Heavy rain is again raising the risk of mudslides in Southern California burn areas where evacuations have been ordered during a powerful storm that flooded roads and toppled trees further north.
Portions of Southern California remain under siege as two large fires threatened numerous Ventura County communities.
Southern California simmered Thursday in the early stages of a potentially dangerous heat wave that forecasters predicted would send temperatures soaring to record levels and create conditions that could readily cause wildfires to spread.
A light earthquake was felt widely in Southern California before dawn Tuesday but there were no reports of damage.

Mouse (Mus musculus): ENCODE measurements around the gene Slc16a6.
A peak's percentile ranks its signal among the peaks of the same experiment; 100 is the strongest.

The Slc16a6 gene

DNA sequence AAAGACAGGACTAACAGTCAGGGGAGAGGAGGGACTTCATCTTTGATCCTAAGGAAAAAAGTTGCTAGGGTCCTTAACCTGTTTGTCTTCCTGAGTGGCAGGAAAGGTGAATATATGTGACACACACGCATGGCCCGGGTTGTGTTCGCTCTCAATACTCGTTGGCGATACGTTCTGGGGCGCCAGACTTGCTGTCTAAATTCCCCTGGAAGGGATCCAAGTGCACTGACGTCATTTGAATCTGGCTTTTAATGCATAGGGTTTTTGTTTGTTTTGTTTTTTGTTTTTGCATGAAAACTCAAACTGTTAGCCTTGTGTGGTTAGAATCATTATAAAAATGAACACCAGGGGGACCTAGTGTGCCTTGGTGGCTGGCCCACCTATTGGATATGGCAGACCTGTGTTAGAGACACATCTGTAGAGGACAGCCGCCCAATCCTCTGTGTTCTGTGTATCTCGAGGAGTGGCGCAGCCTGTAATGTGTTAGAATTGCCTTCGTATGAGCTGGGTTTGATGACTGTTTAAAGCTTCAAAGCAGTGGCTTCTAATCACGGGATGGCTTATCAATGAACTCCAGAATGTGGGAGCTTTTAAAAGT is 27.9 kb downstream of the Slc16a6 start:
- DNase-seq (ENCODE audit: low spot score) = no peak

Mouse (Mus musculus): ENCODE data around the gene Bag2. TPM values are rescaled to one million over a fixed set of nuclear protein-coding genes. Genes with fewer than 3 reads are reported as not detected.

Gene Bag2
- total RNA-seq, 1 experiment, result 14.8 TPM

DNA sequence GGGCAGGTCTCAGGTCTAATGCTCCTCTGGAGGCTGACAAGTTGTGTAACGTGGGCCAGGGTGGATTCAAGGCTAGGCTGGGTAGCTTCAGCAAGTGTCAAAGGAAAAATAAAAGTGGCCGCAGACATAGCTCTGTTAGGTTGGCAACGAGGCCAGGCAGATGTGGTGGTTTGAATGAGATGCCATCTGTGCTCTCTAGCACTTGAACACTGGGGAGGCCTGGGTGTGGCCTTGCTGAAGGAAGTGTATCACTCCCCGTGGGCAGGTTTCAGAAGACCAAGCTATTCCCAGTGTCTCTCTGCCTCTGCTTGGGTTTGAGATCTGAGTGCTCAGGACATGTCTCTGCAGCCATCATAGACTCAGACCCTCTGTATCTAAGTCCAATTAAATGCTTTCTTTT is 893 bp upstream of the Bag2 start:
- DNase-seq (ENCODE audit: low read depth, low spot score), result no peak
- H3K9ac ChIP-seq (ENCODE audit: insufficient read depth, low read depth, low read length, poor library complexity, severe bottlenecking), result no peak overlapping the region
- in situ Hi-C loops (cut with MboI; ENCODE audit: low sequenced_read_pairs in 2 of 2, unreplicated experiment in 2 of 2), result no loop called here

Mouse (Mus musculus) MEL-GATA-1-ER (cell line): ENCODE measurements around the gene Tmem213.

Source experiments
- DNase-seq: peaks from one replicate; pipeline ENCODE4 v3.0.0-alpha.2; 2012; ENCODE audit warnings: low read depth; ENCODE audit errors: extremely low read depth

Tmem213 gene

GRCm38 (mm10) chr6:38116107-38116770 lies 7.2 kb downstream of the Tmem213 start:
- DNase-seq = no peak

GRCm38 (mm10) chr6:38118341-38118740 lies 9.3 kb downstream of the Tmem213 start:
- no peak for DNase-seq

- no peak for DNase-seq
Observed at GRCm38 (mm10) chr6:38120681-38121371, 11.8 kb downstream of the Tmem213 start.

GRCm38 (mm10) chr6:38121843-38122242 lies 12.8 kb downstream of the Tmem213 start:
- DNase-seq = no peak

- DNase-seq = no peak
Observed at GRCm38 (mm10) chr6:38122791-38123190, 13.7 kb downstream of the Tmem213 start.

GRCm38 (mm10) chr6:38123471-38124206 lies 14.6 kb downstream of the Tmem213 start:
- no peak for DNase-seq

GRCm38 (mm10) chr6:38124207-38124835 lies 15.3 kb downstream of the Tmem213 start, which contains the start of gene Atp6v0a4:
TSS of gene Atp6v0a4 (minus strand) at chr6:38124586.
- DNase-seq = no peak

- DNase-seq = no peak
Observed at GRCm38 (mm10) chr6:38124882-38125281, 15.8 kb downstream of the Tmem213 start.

The storm that drenched California this week brought much-needed rain to the state, which has been slipping back into drought conditions due to a dry winter that only turned wet and snowy this month.
Authorities ordered tens of thousands of people to flee their homes as a powerful storm headed toward California, where many communities on Tuesday face the threat of flooding and destructive debris flows from areas burned bare by huge wildfires.
The powerful earthquake that struck beneath the Gulf of Alaska early Tuesday generated a tsunami, but before gauges could show that it was very small, warnings went out to a vast swath of the state and British Columbia, while a lower-level alert targeted the rest of the West Coast.
Torrents like the ones that carved deadly and destructive paths through Montecito, California, during a powerful storm early are commonly described as mudslides, but geologists and emergency workers call them debris flows.